Declaration Signer Samuel ChaseSamuel Chase Autograph Endorsement Signed as Chief Justice of Maryland General Court. Two pages, 15.5" x 9.5", Baltimore, September 2, 1793. In full: "By the act of Nov. 1789 - The Commissioners of Baltimore town have no Power over the Space of 150 foot from the front mark'd lots house at the march to the [illegible] to be made into ground it will be noted in the Commissioners for the rest of the town - Saml Chase 4 Sept 1793."
The endorsement is written beneath a petition presented to the Commissioners of Baltimore Town by Thomas McElderry and Cumberland Dugan requesting "permission from the Port Wardens of Baltimore to extend out wharfs... We find that it rests with you by Law Nov 1784 c. 62.. s. 2, to limit how much shall be left for Market Houses and with power to extend the same to the Channel... We propose having a canal in the market space... The Canal we propose as a conveniency to get to our lots and to the market as we see no immediate prospect of the Publick's filling up the whole space to the Channel and in its present state a very great nuisance." McElderry and Dugan sign as the petitioners. On the verso is a manuscript map identifying their lots and detailing their plans for extending their wharves and adding a canal. Document is heavily toned and fragile, with several chips along edges. Small area of fold repair on verso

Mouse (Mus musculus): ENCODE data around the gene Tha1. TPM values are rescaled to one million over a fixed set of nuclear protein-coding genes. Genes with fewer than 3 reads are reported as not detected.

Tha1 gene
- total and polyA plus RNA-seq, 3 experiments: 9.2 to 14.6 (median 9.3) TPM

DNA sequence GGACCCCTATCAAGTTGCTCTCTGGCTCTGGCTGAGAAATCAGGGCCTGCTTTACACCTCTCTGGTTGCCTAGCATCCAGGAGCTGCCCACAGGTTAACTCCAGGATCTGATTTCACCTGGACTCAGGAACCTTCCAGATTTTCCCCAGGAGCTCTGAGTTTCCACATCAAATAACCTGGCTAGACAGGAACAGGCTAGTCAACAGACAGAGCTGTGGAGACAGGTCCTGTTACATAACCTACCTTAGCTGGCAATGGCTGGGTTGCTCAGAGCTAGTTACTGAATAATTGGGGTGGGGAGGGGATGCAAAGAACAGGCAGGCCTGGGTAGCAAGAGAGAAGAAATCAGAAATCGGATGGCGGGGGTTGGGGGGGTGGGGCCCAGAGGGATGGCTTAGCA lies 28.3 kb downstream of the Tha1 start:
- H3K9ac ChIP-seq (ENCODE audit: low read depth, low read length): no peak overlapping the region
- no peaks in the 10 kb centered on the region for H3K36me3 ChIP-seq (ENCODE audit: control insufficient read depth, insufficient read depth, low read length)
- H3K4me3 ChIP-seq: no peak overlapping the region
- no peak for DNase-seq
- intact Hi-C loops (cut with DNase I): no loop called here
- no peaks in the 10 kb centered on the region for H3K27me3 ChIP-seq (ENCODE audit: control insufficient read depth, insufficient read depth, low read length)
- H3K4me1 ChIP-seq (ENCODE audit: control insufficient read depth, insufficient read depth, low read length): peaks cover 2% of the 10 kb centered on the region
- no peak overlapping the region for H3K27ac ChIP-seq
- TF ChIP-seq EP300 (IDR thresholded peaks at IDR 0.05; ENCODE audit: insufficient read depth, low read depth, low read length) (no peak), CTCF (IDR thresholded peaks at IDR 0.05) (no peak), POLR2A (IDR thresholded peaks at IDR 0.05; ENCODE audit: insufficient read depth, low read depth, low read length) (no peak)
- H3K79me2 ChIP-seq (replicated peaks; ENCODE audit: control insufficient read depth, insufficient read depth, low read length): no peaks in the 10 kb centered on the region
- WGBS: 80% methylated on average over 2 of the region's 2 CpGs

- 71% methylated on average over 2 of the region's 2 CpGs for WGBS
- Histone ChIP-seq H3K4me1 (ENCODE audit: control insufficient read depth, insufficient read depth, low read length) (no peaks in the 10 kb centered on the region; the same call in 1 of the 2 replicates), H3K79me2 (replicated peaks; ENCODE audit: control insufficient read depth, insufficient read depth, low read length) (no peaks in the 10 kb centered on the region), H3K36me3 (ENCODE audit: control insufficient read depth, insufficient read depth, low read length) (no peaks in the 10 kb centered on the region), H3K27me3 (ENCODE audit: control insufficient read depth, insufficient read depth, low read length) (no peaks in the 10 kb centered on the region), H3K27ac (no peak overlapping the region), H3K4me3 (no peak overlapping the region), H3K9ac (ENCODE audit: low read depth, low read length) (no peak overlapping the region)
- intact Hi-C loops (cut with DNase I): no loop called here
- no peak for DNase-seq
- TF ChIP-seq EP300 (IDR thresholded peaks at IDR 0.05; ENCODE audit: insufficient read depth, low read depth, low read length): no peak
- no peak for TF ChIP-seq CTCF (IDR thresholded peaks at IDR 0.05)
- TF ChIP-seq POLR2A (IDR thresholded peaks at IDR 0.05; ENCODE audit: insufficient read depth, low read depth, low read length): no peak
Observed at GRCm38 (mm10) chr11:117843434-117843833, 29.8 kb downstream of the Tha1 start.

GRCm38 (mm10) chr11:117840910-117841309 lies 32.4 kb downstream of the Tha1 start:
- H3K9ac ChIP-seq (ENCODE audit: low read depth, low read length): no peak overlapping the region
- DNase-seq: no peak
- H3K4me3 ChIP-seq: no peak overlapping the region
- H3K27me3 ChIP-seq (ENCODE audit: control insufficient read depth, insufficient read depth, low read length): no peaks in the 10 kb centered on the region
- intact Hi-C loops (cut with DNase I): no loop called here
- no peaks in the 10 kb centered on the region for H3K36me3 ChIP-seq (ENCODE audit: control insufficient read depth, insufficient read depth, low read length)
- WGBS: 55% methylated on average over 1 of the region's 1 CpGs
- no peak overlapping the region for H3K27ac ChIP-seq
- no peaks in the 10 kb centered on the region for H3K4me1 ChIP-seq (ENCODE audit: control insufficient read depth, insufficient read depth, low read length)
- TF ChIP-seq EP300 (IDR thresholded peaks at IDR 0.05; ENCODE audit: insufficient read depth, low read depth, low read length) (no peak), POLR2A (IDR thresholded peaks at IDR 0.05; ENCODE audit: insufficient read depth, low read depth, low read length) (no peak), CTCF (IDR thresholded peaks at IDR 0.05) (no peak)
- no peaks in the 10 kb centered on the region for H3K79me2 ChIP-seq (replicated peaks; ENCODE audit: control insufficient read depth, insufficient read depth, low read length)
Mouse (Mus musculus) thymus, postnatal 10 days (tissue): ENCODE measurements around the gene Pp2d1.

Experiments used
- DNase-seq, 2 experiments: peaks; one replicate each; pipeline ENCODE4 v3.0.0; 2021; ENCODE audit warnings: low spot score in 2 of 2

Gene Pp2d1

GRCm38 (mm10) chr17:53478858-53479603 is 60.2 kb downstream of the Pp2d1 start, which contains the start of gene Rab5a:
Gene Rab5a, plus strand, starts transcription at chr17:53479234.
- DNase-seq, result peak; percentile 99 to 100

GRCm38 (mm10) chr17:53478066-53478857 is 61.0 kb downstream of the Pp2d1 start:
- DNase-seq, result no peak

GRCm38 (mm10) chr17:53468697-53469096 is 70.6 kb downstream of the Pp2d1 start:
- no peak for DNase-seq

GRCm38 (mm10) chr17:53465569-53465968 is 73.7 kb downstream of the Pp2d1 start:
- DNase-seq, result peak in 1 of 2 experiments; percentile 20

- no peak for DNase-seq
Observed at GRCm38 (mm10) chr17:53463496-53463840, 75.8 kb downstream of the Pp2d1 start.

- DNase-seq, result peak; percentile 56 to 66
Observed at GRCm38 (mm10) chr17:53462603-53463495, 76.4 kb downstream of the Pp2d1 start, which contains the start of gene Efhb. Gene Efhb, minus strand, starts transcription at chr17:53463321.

Thomas McElderry and Cumberland Dugan were successful flour merchants in Baltimore in the late 1700s, who devised a plan to build row houses in the city of Baltimore, ultimately influencing the architectural flavor of the entire city. The Federal style of row houses was gaining popularity in Georgian London, and McElderry and Dugan recognized an ideal business opportunity that would also fulfill a need for housing in their own city. In order to build these houses, they needed to first extend the wharves on each of their lots on Water Street.
Samuel Chase represented Maryland at the Continental Congress and was a Signer of the Declaration of Independence. He was appointed by George Washington as an associate justice on the Supreme Court, and was impeached for allegedly allowing his political leanings affect his court decisions. He was acquitted, and went on to serve on the court until his death in 1811.
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